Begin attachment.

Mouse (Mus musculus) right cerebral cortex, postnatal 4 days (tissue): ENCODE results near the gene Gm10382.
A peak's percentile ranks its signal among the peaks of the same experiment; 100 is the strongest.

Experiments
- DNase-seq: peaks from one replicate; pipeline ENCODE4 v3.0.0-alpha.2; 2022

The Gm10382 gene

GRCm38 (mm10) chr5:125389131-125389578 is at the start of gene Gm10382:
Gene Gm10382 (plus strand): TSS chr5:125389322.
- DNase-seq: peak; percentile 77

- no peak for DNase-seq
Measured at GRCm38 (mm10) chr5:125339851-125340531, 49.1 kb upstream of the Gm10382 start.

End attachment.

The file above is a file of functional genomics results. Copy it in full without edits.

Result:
Mouse (Mus musculus) right cerebral cortex, postnatal 4 days (tissue): ENCODE results near the gene Gm10382.
A peak's percentile ranks its signal among the peaks of the same experiment; 100 is the strongest.

Experiments
- DNase-seq: peaks from one replicate; pipeline ENCODE4 v3.0.0-alpha.2; 2022

The Gm10382 gene

GRCm38 (mm10) chr5:125389131-125389578 is at the start of gene Gm10382:
Gene Gm10382 (plus strand): TSS chr5:125389322.
- DNase-seq: peak; percentile 77

- no peak for DNase-seq
Measured at GRCm38 (mm10) chr5:125339851-125340531, 49.1 kb upstream of the Gm10382 start.